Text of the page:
Preparing fish at home does not need to be complicated or intimidating. This one-dish recipe for stuffed flounder and a variety of vegetables looks like something for a special occasion but is actually easy enough to make for a fast weeknight dinner. Plus, it utilizes the greens of the colorful root vegetables for increased nutrient density and practically no waste. And that’s a win for your health, a win for your pocketbook, and a win for the environment!
I developed this recipe as I was preparing to cook at a wellness retreat in Italy, where I would be accommodating multiple food restrictions among the attendees. I ended up not using this exact recipe there, but I did make it for a lunch gathering of my virtual colleagues who work with me on Angie Alt’s SAD-to-AIP-in-SIX group coaching program. If you are a current member or an alum of the program, chances are you recognize some of these faces in this goofy selfie we took right before digging in!
Fish: If flounder is not available, try this with another white-fleshed fish, such as sole or flounder. In fact, my original plan had been to make this with sole since it was inspired by this recipe, but my store didn’t have it.
Vegetables: I like the colors of the combination of carrots, beets, and radishes, but feel free to mix this up with any other root vegetable you like. I also really like Brussels sprouts this time of year, so they go in as well even though they don’t fit the “root” vegetable theme.
Greens: Yes, the greens on top of all of these vegetables are edible! But if you aren’t able to buy them with the greens in place, substitute a pound of fresh spinach in their place.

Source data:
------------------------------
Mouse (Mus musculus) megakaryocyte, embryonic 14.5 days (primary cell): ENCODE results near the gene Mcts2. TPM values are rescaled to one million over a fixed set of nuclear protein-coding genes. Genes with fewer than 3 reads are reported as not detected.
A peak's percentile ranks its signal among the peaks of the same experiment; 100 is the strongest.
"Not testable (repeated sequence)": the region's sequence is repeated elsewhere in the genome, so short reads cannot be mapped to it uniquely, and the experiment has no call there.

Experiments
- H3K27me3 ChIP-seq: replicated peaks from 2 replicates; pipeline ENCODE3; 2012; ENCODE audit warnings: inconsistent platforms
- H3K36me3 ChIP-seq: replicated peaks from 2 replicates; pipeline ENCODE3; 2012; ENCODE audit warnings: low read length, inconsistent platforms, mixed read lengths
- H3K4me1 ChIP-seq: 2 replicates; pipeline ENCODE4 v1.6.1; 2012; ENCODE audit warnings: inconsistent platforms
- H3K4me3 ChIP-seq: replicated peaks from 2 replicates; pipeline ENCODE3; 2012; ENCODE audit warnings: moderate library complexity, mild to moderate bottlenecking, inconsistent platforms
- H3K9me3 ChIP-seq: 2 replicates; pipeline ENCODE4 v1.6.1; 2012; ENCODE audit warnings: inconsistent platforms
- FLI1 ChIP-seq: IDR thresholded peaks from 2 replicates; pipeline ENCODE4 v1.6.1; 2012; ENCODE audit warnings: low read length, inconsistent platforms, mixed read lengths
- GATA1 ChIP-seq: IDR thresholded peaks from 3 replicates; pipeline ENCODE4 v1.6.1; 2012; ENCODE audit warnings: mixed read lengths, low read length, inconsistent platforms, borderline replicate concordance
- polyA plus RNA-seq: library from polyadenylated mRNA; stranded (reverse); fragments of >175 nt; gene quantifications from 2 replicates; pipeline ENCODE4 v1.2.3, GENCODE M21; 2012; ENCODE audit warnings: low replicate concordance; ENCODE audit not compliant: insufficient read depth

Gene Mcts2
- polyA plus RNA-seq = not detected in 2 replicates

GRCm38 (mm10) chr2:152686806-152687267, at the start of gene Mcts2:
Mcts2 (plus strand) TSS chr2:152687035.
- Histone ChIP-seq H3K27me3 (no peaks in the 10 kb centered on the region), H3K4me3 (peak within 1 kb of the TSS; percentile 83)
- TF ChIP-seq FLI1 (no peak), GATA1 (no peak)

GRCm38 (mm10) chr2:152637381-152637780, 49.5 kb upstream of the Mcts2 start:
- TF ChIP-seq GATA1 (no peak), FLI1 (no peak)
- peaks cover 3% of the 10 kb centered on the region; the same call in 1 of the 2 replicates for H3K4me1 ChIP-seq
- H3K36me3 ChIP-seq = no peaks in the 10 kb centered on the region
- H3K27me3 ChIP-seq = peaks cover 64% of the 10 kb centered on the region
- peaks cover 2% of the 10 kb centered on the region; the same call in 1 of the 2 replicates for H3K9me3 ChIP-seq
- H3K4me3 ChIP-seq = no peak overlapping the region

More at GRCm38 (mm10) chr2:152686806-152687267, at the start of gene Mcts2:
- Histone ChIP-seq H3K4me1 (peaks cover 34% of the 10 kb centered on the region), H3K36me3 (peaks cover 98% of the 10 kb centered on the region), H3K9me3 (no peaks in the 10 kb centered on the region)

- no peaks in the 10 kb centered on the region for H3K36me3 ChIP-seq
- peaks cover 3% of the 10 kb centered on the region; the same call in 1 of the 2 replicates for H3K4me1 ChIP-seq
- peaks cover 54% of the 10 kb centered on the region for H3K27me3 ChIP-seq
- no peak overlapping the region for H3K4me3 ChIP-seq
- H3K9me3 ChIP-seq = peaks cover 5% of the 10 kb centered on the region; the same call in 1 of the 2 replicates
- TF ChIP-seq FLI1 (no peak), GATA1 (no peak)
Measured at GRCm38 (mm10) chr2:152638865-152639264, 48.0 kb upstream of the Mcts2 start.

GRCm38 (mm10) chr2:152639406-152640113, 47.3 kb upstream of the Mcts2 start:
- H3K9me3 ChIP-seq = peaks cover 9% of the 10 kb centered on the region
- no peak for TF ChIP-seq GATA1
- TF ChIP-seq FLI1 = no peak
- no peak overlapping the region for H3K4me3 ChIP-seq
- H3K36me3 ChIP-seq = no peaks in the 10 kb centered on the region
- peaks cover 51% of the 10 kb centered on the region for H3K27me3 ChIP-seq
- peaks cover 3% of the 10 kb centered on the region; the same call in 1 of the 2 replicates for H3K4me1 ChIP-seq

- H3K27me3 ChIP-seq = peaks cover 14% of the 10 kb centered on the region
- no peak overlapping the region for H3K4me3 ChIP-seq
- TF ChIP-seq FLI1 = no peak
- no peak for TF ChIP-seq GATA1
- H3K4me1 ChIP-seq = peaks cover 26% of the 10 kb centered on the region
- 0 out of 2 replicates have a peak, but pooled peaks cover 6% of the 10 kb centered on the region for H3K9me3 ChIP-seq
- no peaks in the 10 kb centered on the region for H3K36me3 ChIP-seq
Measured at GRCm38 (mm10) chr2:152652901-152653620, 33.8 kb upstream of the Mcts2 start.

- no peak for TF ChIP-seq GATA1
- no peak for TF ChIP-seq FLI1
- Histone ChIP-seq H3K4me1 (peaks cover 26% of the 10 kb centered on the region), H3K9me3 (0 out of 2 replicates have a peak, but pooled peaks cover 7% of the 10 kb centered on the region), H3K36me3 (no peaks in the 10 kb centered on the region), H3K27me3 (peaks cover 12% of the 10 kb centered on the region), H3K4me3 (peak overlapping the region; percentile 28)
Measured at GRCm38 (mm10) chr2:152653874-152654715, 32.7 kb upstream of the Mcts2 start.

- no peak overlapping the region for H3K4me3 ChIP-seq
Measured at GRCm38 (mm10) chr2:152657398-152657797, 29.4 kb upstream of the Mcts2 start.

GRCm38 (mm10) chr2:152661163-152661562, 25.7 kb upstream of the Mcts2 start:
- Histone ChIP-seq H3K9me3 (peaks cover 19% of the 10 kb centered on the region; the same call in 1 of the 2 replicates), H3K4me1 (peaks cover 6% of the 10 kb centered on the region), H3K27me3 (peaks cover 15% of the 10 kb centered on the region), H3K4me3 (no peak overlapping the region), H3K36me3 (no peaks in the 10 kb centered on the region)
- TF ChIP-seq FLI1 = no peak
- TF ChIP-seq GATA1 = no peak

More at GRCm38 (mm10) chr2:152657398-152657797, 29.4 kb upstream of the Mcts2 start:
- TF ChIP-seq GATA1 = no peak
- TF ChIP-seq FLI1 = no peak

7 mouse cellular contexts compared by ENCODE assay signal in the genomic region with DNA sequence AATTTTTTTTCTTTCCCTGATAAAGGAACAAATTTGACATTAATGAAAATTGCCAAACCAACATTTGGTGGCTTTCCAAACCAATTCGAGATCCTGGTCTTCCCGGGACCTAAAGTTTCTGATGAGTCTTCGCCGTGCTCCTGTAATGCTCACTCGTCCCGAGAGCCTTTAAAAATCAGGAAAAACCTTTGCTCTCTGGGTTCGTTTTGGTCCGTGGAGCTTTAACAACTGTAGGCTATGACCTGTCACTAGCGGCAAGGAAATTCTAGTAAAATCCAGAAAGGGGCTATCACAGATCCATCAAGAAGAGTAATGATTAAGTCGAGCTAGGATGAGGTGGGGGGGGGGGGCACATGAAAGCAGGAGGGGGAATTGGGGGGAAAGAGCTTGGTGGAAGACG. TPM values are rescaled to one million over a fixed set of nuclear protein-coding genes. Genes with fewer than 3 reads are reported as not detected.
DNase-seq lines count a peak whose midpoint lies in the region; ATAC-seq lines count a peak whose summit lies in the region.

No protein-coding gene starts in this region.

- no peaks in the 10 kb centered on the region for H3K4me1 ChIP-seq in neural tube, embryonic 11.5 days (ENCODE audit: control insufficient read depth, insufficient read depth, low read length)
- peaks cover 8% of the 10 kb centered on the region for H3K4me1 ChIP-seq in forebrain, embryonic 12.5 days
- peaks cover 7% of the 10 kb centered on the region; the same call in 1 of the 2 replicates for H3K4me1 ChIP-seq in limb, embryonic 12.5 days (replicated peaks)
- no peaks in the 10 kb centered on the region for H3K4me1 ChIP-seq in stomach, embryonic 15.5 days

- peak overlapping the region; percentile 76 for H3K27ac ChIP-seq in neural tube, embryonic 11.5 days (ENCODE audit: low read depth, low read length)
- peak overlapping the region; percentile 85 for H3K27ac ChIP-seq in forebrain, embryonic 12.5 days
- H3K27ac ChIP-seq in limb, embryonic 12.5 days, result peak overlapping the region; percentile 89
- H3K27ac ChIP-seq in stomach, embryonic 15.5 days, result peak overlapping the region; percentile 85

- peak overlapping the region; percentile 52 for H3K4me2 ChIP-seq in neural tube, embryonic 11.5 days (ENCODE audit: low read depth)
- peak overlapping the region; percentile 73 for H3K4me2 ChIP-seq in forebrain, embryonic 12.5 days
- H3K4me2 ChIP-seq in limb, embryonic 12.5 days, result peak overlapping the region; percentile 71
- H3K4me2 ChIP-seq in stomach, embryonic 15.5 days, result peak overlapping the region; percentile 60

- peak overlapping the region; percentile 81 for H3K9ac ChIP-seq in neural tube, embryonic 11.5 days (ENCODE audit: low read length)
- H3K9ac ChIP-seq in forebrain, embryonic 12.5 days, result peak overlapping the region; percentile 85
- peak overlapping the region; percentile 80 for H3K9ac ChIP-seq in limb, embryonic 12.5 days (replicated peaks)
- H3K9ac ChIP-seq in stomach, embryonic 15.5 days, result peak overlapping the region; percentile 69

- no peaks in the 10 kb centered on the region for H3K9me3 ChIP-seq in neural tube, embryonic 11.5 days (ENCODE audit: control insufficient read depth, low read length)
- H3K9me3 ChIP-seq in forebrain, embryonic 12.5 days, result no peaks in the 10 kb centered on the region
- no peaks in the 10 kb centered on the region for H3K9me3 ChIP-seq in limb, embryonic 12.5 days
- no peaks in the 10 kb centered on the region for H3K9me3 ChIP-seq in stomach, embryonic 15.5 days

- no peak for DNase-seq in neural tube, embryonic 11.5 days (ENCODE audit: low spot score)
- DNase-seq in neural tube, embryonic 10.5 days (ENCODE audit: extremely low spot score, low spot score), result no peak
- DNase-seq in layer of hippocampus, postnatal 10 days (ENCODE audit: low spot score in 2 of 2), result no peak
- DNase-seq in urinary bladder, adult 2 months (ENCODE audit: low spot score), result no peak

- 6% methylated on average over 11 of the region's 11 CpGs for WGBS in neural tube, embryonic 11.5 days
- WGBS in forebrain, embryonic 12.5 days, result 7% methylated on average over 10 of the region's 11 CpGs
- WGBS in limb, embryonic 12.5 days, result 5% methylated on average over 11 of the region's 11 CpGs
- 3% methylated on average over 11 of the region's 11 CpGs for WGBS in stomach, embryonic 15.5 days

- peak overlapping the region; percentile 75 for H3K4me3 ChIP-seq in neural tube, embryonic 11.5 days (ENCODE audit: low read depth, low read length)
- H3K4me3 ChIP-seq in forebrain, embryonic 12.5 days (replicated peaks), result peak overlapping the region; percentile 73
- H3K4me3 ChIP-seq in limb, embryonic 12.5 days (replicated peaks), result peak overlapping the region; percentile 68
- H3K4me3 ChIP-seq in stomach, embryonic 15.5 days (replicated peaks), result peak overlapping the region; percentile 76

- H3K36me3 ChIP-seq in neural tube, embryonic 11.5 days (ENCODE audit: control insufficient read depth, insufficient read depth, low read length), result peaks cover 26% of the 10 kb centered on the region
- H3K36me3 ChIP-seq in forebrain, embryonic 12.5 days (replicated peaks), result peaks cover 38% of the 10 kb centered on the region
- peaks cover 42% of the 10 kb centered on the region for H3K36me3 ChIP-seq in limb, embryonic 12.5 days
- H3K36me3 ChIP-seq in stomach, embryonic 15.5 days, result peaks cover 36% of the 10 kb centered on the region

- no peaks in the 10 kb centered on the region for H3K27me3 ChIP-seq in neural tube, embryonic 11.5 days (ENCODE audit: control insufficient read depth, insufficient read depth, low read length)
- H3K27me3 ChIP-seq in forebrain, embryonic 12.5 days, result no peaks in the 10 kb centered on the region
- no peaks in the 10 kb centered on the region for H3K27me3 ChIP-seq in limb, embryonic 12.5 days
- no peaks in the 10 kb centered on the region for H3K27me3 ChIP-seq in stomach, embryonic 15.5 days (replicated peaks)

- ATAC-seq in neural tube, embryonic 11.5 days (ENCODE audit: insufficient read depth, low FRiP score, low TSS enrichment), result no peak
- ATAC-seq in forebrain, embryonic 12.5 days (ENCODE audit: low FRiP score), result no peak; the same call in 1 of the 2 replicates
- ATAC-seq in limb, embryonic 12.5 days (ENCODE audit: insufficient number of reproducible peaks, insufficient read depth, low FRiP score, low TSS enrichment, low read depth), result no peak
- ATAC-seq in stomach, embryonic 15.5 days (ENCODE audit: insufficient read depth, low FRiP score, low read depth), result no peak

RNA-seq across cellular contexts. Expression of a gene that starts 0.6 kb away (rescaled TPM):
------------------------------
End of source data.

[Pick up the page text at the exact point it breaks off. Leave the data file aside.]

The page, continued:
Mushrooms: I’ve been adding mushrooms to everything I can these days, since learning how much they benefit the gut microbiome. They also add a little bit of bulk to the stuffing and a nice earthy tone.
Healing Diet Notes
This recipe is compliant with the elimination phase of the Paleo autoimmune protocol (AIP) and with the Specific Carbohydrate Diet (SCD). It would also be embraced by Wahl’s Protocol followers, due to the massive amount of nutrient-dense vegetables included and anyone undertaking a Whole30 or simply aiming to eat a mostly whole food diet. Enjoy!
What happens with the earth meets the sea? You get a dish like this stuffed flounder! It utilizes the greens of the root vegetables that are roasted with it, so there is practically no waste and high nutrient density.
Prepare beets, radishes, and carrots as follows: Remove greens and set aside to use for stuffing. Wash vegetables thoroughly and peel beets and carrots if desired. Cut all into evenly sized pieces, each one about 2 inches square or diameter, or large bite-sized.
Cut Brussels sprouts in half or in quarters, depending on their size, so that they are about the same size as the root vegetables.
Toss beets, radishes, carrots, and Brussels sprouts together along with 1 tablespoon of olive oil and a generous sprinkle of salt. Spread in an even layer in a baking pan or casserole dish.
Place in preheated oven and roast for 30 minutes, while you prepare the fish.
Wash the reserved root vegetable greens carefully to remove any grit. Remove any very tough stems and finely chop the rest. Measure out 4 cups of greens, loosely packed. NOTE: You will likely have more than you need for this recipe, so plan to reserve some for another use or saute the extra while the fish is baking and serve alongside the meal.
In a large skillet, heat 2 tablespoons of olive oil and then saute the shallots and mushrooms until both are soft and slightly browned (about 5 minutes). Add the chopped greens and continue cooking and tossing until all are wilted and very soft.
Add salt to taste. Remove from heat and set aside to cool slightly.
Lay fillets flat on a work surface with the skinned side up. Spoon an equal portion of the greens and mushroom mixture onto the center, near the narrower end of the fillet, and then roll into a cylinder, enclosing the stuffing mixture.
Remove the vegetables from the oven and gently place the rolled up fish fillets on top. Sprinkle with dried oregano and salt as desired, then place lemon slices on each fillet.
Cover with a layer of parchment paper and aluminum foil over top to tightly seal and return to oven. Bake for 30 minutes, then remove from oven and remove foil. Return to oven for at least 10 more minutes, uncovered. Check fish to see if it is cooked through; if it is not, cook for up to another 15 minutes uncovered.
Allow to rest in pan for 10 minutes, then serve.
If you can’t get vegetables with greens attached, you can substitute 1 pound of fresh spinach for the greens.
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